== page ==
as far as everything else goes, not everyone can diagnose turf diseases, provide insect control, maintian a balanced fertility and generally produce a quality turf. Guys who install and maintain irrigation, landscaping and tree care are all professionals because they provide a specific job that requires an amount of skill and knowledge.

ECS
10-10-2006, 09:50 PM
Lawyers, Doctors, Brokers, Persidents & VPs of Corporations & any other profession out here very ralely ever wear a suit. Blue Jeans are the attire out here for work, weddings & funerals. Clothing don't mean chit, it is all how you present yourself.

If you carry yoruself well and act like a proffessional, Iwould hope your clients would treat you as such...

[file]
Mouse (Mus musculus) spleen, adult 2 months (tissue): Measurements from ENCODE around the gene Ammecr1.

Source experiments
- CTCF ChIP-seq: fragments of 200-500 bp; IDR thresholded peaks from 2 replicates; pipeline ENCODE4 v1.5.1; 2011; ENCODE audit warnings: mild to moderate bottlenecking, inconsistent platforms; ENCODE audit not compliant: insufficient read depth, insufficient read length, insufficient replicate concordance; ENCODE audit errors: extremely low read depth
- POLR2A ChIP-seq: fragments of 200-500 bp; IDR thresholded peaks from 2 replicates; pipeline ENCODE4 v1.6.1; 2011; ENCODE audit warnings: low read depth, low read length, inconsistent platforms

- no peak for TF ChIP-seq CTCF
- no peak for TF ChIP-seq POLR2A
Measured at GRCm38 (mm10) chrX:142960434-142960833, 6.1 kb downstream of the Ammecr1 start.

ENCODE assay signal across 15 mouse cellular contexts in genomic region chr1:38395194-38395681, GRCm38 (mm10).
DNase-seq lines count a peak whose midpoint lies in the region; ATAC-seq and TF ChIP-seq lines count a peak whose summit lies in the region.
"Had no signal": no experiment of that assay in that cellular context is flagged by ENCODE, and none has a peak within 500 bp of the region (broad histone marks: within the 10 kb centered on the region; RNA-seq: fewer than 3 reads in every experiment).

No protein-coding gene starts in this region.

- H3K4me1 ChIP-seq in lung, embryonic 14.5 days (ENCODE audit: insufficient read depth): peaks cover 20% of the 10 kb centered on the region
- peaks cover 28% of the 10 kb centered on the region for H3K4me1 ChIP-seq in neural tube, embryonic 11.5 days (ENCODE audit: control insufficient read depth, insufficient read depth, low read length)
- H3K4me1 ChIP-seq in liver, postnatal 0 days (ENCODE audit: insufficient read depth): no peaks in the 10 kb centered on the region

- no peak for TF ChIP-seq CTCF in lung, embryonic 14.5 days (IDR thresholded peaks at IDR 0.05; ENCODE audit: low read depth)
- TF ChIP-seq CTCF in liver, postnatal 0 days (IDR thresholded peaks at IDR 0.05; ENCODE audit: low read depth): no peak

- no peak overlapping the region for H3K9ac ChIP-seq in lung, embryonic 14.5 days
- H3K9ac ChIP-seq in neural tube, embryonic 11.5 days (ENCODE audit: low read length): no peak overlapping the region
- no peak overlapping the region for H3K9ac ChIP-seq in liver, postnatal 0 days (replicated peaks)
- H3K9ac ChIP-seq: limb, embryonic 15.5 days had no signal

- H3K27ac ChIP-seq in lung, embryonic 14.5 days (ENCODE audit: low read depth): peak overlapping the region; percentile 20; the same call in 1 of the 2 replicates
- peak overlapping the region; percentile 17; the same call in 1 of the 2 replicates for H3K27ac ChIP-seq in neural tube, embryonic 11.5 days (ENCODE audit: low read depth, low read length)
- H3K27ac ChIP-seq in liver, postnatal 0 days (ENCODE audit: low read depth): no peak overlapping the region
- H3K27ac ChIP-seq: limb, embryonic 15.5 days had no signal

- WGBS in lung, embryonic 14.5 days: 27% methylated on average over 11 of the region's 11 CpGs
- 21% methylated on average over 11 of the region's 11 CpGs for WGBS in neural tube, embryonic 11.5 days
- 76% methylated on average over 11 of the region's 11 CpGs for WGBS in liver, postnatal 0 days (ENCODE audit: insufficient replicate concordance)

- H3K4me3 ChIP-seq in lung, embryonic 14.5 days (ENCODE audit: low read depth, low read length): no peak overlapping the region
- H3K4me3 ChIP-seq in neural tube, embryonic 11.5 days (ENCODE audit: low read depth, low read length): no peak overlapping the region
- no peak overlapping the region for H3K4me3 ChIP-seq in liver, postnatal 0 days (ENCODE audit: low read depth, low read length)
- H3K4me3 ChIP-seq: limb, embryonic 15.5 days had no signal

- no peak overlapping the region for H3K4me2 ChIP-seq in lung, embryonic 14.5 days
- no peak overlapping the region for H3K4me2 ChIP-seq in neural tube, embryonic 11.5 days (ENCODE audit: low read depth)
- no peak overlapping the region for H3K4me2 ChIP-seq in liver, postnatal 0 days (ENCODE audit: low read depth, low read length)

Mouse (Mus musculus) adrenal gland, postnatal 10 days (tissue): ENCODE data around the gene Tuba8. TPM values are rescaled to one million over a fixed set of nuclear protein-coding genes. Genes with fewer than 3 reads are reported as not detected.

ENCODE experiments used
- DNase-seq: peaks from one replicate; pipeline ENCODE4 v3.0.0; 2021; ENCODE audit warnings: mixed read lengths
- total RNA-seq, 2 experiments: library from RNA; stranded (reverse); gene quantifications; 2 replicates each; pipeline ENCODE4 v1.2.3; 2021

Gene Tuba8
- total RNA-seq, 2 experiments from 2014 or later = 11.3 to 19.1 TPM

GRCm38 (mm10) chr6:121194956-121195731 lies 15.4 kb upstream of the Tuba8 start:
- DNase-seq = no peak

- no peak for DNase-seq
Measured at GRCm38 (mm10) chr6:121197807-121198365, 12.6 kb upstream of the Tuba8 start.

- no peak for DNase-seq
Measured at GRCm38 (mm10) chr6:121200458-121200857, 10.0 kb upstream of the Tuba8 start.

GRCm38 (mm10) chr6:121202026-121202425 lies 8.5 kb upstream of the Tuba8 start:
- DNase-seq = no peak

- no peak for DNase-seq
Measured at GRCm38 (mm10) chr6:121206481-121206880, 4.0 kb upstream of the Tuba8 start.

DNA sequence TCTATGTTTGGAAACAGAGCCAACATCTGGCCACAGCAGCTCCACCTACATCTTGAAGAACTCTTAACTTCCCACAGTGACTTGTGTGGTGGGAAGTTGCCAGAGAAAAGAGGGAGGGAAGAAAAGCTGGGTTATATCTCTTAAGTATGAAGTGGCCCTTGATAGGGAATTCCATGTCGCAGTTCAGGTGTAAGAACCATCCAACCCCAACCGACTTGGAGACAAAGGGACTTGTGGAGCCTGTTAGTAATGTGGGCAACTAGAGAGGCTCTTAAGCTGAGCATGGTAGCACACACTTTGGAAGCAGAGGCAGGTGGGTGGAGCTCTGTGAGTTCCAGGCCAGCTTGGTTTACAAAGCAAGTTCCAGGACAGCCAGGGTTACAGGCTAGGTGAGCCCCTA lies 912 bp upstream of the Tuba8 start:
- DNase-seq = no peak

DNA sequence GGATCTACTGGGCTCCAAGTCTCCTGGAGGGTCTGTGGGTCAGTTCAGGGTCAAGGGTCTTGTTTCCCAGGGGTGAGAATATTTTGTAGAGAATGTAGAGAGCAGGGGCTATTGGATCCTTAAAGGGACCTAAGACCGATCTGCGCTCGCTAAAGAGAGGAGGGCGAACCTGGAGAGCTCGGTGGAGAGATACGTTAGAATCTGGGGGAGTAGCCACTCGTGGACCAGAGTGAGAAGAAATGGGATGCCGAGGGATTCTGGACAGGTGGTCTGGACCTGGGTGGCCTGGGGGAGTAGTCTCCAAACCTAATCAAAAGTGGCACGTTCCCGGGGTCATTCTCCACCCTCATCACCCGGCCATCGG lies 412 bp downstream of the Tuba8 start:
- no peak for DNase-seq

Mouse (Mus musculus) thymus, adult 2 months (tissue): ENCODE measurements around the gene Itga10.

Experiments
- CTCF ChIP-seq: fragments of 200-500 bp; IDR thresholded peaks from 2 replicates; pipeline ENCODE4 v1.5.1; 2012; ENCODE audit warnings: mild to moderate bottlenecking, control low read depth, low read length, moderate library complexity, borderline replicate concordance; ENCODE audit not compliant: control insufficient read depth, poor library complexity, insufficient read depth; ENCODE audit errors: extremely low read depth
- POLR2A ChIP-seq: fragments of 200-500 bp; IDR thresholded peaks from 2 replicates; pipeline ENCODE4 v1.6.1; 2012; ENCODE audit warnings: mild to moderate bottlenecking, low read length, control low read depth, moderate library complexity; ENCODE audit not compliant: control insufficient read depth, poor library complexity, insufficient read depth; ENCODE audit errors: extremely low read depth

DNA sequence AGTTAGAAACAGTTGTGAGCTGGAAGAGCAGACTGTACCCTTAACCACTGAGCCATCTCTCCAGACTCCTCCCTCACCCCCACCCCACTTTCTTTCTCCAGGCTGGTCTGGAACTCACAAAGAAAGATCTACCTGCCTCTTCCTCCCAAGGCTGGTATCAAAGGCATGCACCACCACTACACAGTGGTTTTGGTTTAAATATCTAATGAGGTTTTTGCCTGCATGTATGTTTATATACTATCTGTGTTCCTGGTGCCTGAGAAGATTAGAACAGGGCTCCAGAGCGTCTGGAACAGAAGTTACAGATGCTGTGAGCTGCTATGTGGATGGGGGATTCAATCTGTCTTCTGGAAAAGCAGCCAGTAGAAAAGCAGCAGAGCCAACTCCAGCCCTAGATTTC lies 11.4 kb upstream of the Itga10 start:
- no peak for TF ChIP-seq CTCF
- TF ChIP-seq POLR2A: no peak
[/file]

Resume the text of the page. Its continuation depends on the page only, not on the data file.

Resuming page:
So you know what professional isn't. I'd say its a state of mind...if ya feel like a schlep, act like a schlep, you'll be treated like a schlep.

paponte
10-10-2006, 10:41 PM
Well lets see here, let's play a little game of who am I...

I am the President of a constantly growing Corporation. I own stock, trucks, equipment, and have both full time and part time employees. I have certifications, licenses, and over 12 years experience in my "profession". I pay taxes, charge sales tax, and have a Federal sales tax number. My employees all wear uniforms and are trained in their line of work. Our company vehicles are lettered and are cleaned on a daily to weekly basis. I carry a laptop as well as a company phone and radio. I arrange and attend both company and client meetings, as well as sales, marketing, and management courses and meetings. We provide superior service and surpass industry standards with the latest in technology, techniques and equipment. We are looked upon and respected locally as a professional in our line of work.